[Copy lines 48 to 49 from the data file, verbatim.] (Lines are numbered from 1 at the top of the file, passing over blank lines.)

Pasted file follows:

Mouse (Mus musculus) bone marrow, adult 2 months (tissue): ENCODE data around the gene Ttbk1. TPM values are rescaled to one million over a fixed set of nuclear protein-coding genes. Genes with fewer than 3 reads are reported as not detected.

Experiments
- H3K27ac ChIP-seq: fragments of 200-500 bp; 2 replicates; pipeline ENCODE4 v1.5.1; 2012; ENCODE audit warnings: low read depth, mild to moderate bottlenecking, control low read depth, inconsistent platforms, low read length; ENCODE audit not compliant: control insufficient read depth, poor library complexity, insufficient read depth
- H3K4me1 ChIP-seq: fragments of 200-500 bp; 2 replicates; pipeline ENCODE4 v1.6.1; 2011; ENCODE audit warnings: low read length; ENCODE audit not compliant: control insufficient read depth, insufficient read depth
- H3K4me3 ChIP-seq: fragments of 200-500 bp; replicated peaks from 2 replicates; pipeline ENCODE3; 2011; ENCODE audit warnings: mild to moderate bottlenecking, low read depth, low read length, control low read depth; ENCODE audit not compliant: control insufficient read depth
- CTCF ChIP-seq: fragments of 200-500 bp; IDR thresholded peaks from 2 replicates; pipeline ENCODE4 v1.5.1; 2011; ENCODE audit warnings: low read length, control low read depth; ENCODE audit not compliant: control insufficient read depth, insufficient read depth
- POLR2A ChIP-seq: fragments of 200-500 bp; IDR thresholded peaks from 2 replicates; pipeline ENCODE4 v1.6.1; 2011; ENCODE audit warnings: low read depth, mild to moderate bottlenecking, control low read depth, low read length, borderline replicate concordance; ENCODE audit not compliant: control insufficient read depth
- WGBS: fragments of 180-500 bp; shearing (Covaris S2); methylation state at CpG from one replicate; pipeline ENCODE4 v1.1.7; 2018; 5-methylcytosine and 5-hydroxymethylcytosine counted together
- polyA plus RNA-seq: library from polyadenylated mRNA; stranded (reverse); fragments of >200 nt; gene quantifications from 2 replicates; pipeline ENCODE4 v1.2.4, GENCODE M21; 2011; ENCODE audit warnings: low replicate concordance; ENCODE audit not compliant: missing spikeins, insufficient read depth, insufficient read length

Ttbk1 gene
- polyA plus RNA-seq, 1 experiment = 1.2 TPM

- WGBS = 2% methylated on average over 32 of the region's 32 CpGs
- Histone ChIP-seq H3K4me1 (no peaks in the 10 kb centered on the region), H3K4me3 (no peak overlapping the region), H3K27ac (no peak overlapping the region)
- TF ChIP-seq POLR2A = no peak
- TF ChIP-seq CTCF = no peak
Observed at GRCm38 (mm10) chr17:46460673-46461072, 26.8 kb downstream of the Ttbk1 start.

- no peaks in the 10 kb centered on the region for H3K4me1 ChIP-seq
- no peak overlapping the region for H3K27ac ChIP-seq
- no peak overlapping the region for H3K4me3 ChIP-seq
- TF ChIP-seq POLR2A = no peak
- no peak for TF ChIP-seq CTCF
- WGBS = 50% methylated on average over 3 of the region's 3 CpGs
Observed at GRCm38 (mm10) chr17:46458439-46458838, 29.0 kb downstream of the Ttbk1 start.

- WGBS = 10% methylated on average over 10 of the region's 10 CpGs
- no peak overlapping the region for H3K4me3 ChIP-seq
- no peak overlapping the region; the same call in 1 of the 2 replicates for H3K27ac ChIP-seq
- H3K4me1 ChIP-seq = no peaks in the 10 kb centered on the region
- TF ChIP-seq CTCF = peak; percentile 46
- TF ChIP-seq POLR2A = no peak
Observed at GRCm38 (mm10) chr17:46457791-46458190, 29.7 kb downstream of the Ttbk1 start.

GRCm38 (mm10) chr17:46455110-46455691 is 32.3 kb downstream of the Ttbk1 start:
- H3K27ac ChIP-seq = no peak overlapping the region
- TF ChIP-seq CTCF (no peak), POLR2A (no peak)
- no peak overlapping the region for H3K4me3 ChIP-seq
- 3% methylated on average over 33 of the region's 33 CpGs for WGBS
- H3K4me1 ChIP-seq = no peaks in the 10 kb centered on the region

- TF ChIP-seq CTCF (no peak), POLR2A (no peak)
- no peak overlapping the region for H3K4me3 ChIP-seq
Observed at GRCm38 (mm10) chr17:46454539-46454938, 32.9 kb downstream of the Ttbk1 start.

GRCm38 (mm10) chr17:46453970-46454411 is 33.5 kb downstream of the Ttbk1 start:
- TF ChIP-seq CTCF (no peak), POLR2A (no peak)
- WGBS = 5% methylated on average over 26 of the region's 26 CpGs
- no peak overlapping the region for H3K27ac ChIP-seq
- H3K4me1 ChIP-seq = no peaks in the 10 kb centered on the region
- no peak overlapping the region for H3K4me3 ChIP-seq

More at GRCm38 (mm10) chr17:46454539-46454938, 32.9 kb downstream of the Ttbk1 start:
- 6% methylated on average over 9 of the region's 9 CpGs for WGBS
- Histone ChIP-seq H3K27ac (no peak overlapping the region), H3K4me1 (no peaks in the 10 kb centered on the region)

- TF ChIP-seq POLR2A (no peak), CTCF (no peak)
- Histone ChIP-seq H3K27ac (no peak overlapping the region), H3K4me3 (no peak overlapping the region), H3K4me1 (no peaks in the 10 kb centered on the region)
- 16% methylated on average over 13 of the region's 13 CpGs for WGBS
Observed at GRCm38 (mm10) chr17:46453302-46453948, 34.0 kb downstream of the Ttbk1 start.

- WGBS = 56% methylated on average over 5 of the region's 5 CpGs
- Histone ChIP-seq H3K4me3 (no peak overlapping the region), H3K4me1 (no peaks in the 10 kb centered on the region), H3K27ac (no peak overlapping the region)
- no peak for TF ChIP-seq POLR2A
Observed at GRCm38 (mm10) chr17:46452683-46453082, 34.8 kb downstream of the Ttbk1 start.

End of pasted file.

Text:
- Histone ChIP-seq H3K27ac (no peak overlapping the region), H3K4me1 (no peaks in the 10 kb centered on the region)

- TF ChIP-seq POLR2A (no peak), CTCF (no peak)